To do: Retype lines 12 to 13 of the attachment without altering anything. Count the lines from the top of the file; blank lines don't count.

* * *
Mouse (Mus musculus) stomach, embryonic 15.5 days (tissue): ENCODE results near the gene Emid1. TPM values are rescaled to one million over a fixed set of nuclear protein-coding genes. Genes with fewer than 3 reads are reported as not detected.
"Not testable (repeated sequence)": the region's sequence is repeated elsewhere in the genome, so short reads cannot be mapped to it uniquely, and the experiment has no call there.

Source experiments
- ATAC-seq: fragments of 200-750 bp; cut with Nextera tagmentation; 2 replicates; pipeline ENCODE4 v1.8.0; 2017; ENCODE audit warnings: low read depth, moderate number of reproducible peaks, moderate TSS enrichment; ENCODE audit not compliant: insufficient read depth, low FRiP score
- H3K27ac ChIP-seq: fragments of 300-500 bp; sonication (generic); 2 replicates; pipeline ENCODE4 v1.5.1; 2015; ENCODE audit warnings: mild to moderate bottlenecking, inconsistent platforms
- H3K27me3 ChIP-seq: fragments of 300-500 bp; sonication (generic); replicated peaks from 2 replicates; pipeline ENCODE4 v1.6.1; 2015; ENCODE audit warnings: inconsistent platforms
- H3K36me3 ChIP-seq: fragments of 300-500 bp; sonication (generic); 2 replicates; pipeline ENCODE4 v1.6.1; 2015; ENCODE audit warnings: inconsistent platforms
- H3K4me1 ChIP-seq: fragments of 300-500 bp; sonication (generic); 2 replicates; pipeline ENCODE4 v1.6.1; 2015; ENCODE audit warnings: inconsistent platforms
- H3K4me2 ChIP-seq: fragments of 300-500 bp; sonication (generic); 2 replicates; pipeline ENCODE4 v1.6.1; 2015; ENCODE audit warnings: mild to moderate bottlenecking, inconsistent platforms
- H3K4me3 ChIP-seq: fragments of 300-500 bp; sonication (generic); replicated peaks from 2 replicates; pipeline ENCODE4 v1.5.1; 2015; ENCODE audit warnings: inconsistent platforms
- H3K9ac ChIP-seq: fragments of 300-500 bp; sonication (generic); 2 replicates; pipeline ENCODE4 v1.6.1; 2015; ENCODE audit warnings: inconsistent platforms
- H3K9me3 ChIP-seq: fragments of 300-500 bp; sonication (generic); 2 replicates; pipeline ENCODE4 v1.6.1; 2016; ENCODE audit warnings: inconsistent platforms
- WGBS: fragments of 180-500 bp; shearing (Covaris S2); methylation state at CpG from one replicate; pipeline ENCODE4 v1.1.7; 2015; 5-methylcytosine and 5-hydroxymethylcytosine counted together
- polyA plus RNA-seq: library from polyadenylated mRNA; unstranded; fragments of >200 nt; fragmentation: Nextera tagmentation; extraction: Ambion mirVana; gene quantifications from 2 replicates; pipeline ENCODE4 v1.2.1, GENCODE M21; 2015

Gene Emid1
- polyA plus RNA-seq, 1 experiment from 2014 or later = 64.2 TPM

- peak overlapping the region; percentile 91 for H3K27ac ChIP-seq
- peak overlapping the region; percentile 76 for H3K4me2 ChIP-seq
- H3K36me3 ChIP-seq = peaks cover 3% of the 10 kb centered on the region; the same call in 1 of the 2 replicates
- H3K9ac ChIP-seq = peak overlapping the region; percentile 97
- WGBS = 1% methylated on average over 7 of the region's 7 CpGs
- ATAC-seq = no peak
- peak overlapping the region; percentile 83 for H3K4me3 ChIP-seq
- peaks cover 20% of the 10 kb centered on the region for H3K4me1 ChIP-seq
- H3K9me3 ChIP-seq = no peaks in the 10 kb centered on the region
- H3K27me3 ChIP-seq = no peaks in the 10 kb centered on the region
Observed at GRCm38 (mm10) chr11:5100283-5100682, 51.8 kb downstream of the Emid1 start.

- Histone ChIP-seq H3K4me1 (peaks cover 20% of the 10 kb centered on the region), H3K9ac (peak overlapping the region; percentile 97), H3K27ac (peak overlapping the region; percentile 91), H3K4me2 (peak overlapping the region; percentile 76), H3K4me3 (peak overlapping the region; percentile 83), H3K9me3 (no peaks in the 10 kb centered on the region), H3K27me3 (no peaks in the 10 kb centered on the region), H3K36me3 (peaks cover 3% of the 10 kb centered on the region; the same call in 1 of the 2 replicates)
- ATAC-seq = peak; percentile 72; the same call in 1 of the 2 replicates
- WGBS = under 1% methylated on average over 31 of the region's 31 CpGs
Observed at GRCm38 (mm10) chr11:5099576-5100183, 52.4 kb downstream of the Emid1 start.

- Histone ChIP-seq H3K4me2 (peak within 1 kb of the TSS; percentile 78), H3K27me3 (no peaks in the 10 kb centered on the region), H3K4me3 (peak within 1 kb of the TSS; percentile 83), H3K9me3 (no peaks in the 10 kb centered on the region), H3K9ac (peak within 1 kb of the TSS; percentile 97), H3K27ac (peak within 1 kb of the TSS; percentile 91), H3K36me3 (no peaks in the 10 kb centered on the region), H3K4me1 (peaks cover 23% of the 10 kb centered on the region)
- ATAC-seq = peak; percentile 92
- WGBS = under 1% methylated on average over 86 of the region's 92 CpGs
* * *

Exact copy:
- H3K9me3 ChIP-seq: fragments of 300-500 bp; sonication (generic); 2 replicates; pipeline ENCODE4 v1.6.1; 2016; ENCODE audit warnings: inconsistent platforms
- WGBS: fragments of 180-500 bp; shearing (Covaris S2); methylation state at CpG from one replicate; pipeline ENCODE4 v1.1.7; 2015; 5-methylcytosine and 5-hydroxymethylcytosine counted together